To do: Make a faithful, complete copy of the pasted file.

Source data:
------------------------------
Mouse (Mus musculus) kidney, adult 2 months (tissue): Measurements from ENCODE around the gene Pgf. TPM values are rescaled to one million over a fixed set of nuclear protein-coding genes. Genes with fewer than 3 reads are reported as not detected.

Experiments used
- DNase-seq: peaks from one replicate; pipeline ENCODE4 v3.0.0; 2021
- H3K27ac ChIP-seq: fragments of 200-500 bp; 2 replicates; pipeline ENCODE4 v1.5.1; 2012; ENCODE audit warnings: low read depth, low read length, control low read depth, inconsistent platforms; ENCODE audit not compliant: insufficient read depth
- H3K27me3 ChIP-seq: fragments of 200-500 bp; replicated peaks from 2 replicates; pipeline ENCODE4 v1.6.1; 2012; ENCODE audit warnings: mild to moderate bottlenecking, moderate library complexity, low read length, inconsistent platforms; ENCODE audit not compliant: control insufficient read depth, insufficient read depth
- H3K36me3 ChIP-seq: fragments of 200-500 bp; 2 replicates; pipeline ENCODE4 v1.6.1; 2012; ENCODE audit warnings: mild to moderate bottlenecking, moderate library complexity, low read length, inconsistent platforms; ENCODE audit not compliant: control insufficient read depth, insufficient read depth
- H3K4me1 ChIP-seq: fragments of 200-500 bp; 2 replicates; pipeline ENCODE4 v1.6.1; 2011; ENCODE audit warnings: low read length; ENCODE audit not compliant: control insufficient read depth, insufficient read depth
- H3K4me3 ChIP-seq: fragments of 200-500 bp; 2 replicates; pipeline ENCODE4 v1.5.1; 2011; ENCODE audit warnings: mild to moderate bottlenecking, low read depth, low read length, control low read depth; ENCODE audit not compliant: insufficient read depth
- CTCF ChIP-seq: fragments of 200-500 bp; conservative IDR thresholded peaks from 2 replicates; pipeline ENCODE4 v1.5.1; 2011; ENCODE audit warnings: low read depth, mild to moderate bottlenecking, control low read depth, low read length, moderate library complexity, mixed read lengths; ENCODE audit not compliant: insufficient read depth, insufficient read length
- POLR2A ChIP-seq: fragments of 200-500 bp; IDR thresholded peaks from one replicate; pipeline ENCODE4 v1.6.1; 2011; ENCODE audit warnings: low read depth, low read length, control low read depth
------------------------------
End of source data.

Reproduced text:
Mouse (Mus musculus) kidney, adult 2 months (tissue): Measurements from ENCODE around the gene Pgf. TPM values are rescaled to one million over a fixed set of nuclear protein-coding genes. Genes with fewer than 3 reads are reported as not detected.

Experiments used
- DNase-seq: peaks from one replicate; pipeline ENCODE4 v3.0.0; 2021
- H3K27ac ChIP-seq: fragments of 200-500 bp; 2 replicates; pipeline ENCODE4 v1.5.1; 2012; ENCODE audit warnings: low read depth, low read length, control low read depth, inconsistent platforms; ENCODE audit not compliant: insufficient read depth
- H3K27me3 ChIP-seq: fragments of 200-500 bp; replicated peaks from 2 replicates; pipeline ENCODE4 v1.6.1; 2012; ENCODE audit warnings: mild to moderate bottlenecking, moderate library complexity, low read length, inconsistent platforms; ENCODE audit not compliant: control insufficient read depth, insufficient read depth
- H3K36me3 ChIP-seq: fragments of 200-500 bp; 2 replicates; pipeline ENCODE4 v1.6.1; 2012; ENCODE audit warnings: mild to moderate bottlenecking, moderate library complexity, low read length, inconsistent platforms; ENCODE audit not compliant: control insufficient read depth, insufficient read depth
- H3K4me1 ChIP-seq: fragments of 200-500 bp; 2 replicates; pipeline ENCODE4 v1.6.1; 2011; ENCODE audit warnings: low read length; ENCODE audit not compliant: control insufficient read depth, insufficient read depth
- H3K4me3 ChIP-seq: fragments of 200-500 bp; 2 replicates; pipeline ENCODE4 v1.5.1; 2011; ENCODE audit warnings: mild to moderate bottlenecking, low read depth, low read length, control low read depth; ENCODE audit not compliant: insufficient read depth
- CTCF ChIP-seq: fragments of 200-500 bp; conservative IDR thresholded peaks from 2 replicates; pipeline ENCODE4 v1.5.1; 2011; ENCODE audit warnings: low read depth, mild to moderate bottlenecking, control low read depth, low read length, moderate library complexity, mixed read lengths; ENCODE audit not compliant: insufficient read depth, insufficient read length
- POLR2A ChIP-seq: fragments of 200-500 bp; IDR thresholded peaks from one replicate; pipeline ENCODE4 v1.6.1; 2011; ENCODE audit warnings: low read depth, low read length, control low read depth